Over a hundred people are dead in Oregon, Canada, and other places in northern parts of North America as temperatures hit 116 degrees Fahrenheit. I know someone who was visiting Seattle from Austin and they arrived to much hotter weather than where they left. In July. More

70% of San Francisco residents say the quality of life in the city has declined. More

Iceland says their 4-day workweek trial was an "overwhelming" success, with most people being less burned out and productivity staying the same or improving. More

Asimov's Foundation is coming to AppleTV in September. Looks really good. More


The American Flag as a Hate Symbol — I think a lot about how to attack things (I'm in security), and one of those things is the United States. It's the only way to know how to defend. One of the most devastating attacks I've ever thought of was launching a massive campaign to convince Americans that the US is, and always has been, a country of hatred, and that the flag is a symbol of that hate. Well, somehow that's exactly where we are heading. The US women's soccer team just had some of their members turn their backs while a veteran in his 90s played the national anthem on harmonica before a game. A game where they were there representing that same country. When you look at how we're going to face a rising China, or a rising Russia, it's a daunting task by itself, but it's made nearly impossible if we're a country where half of us think we've never done anything wrong and half thinks we're the worst country ever. The truth is in the middle. We've done some horrible shit in our history, but we're currently one of the best places in the world for people of color, or people in the LGBTQ communities to live normal lives and thrive. That's not easy to do for Black or gay people in much of Asia or South America, or in Africa. In other words, most of the world is still outwardly hostile to races and sexual identities other than what exists there natively, and the US is one of the few exceptions. We should remember that, and be proud of it, even as we reflect on how we made mistakes in the past, and as we continue our work of improving. More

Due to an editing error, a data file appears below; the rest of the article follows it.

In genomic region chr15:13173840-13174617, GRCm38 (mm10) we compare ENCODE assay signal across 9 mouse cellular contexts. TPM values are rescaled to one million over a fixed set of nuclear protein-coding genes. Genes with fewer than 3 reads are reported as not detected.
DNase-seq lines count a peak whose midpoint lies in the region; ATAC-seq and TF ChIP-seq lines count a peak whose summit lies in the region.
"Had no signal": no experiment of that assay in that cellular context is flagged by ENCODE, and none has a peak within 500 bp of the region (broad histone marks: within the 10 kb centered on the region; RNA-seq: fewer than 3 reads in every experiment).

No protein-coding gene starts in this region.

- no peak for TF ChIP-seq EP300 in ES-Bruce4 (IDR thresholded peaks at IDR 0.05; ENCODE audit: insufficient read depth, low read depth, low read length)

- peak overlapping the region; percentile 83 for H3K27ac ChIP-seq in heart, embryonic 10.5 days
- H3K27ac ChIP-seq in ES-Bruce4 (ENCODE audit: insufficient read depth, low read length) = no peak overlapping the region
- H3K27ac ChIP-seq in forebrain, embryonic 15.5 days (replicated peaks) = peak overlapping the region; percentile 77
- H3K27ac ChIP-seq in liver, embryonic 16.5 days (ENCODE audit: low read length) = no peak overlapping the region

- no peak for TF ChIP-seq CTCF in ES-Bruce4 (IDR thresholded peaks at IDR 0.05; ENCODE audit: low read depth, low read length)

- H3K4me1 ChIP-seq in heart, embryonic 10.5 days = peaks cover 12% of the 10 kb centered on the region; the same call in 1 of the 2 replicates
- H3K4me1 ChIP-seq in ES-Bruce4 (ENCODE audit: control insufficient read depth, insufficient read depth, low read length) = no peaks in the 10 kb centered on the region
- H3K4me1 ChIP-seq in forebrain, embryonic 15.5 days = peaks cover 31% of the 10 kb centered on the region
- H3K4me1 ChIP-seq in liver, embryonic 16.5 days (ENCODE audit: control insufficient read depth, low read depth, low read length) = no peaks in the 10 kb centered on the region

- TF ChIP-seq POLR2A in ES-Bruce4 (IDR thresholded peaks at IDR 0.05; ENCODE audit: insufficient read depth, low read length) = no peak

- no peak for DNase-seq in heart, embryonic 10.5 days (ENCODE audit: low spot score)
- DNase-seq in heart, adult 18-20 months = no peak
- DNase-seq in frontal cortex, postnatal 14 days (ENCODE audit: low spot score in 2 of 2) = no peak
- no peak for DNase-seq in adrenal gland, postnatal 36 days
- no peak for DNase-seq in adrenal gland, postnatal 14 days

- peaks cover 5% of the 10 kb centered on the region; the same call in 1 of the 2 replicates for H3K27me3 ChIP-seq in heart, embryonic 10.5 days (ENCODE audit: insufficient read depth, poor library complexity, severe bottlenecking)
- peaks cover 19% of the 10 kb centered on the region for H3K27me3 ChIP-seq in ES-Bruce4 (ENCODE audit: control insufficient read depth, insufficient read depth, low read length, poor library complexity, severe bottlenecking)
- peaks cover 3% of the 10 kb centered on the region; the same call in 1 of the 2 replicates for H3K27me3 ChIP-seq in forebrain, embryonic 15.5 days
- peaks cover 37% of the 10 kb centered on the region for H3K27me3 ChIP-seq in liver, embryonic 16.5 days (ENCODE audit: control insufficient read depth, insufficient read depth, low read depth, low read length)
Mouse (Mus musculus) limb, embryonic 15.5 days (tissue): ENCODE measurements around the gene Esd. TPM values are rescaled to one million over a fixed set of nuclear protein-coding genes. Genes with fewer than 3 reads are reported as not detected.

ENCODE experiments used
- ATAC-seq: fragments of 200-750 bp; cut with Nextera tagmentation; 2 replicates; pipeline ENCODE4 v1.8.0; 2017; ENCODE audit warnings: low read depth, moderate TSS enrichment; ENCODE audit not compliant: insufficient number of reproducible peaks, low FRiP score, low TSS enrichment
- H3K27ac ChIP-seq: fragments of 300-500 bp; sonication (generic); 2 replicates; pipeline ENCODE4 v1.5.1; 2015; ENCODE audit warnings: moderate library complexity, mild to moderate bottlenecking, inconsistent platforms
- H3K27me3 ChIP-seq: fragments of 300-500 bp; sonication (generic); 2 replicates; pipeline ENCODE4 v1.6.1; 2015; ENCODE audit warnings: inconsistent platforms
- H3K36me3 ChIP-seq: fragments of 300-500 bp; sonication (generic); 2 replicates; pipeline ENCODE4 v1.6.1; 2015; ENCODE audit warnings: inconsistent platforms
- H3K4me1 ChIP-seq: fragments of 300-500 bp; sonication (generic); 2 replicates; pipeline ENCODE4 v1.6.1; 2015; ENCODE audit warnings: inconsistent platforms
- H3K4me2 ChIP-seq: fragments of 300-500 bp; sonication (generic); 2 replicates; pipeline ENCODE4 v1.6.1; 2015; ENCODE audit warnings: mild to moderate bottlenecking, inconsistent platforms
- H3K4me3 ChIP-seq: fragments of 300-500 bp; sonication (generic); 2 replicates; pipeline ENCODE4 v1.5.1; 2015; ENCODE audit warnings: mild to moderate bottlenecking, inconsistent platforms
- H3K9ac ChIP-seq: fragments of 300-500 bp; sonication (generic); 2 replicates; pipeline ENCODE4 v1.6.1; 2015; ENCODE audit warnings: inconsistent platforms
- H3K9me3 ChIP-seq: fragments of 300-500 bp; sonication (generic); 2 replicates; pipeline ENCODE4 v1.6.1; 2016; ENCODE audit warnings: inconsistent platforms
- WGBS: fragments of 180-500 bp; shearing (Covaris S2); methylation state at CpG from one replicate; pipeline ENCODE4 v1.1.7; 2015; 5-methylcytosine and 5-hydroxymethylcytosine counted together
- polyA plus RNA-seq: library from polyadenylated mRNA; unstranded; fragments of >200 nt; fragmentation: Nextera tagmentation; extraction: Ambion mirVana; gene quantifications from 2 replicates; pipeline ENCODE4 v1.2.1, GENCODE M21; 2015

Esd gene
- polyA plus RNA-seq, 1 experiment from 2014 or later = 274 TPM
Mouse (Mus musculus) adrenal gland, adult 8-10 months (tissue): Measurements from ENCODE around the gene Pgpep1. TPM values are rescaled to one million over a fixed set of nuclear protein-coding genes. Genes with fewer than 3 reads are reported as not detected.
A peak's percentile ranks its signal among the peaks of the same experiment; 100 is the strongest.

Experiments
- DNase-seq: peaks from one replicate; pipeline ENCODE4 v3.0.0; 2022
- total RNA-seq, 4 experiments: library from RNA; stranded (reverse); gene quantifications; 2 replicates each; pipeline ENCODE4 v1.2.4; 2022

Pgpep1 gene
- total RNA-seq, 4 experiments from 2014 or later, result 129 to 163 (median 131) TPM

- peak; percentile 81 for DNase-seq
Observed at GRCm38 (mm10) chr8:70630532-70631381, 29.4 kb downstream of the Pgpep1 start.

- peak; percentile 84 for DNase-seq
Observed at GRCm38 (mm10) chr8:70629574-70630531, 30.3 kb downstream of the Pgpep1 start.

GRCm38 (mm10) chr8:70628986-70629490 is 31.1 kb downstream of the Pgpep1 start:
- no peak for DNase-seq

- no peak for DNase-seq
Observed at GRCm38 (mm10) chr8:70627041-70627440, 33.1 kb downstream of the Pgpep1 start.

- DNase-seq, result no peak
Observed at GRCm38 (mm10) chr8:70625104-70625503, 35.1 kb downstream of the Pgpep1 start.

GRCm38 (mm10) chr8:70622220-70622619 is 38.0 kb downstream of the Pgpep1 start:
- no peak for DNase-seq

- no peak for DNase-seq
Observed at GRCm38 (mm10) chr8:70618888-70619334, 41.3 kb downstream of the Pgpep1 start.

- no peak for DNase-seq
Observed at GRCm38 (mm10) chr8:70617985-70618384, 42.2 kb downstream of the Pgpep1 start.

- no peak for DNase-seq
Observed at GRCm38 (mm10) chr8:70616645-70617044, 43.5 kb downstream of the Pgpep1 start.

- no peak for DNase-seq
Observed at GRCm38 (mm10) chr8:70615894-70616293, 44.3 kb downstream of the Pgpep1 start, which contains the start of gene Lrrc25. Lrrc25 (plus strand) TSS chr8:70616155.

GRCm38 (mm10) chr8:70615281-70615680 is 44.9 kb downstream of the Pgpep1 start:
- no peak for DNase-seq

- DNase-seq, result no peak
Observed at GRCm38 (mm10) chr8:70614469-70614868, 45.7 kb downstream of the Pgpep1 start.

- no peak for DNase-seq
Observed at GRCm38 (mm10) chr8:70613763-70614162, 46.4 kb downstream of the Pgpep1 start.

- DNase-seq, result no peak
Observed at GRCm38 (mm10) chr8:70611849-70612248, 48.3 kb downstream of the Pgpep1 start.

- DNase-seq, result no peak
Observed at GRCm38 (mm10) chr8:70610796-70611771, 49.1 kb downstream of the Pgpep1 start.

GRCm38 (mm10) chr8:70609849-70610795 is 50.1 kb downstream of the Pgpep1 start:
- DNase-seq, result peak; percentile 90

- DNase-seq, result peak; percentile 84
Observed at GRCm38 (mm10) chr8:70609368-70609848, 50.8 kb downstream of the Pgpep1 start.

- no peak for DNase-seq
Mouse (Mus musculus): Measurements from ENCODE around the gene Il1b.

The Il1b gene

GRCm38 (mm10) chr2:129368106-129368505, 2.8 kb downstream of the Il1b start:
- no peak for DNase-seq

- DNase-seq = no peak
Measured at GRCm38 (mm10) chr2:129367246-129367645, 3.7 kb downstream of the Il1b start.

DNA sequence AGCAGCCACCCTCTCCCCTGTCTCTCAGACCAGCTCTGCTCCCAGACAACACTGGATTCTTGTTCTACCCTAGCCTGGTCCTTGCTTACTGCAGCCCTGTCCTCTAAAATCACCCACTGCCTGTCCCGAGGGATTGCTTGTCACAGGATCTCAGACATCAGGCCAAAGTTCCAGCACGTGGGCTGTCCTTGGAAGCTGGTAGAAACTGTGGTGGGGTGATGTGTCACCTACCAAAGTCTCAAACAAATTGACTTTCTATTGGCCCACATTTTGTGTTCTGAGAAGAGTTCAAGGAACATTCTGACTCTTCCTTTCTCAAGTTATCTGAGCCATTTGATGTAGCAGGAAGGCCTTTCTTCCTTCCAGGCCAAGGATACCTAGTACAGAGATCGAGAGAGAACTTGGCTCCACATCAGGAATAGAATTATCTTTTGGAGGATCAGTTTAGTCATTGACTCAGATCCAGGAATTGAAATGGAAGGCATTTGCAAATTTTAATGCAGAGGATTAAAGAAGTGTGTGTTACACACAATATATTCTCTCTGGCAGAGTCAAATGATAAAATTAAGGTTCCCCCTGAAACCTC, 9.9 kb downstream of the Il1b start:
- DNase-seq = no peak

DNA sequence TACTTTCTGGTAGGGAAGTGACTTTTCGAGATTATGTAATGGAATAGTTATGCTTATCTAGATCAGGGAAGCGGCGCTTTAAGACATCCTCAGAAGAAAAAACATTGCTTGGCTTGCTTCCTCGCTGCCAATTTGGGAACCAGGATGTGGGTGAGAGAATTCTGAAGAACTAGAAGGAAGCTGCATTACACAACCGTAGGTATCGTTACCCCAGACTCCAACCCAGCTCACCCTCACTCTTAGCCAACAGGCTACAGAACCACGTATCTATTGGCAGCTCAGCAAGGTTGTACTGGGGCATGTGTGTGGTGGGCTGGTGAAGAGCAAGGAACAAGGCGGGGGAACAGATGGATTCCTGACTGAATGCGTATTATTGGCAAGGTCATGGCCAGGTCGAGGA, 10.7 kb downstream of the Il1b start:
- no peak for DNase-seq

I'm already done with our UL Bookclub book of the month. It's unbelievably good, and I can't wait to talk about it with you all!

Big news for me: I closed on my house and am slowly moving into it. So that's two massive items happening in the same week.

I woke early on Newsletter Day to add the Recommendation of the Week and ship it out, only to discover that either Mailchimp or my browser ate around 30% of my content. Luckily I was already done with the security section, but I lost probably three hours of work (and stories) in Technology, Human news, and Discovery. Turns out the adage of "safe often" still applies. Ughhh.


The Most Precious Resource is Agency More


When you make big life decisions, don't just compare upsides and downsides. Also ask yourself which one feels safe vs. scary. Often times—but not always—the one that makes you feel safe is a bad choice. This is especially true if you're younger, or you have fewer external responsibilities. Doing the safe thing is far more likely to result in mediocrity, and doing the scary thing is far more likely to result in something wonderful. There's risk there, of course, but you have to think about it from a whole-life perspective. Most people regret what they didn't do, not what they did.


“When people talk, listen completely. Most people never listen.”

~ Earnest Hemingway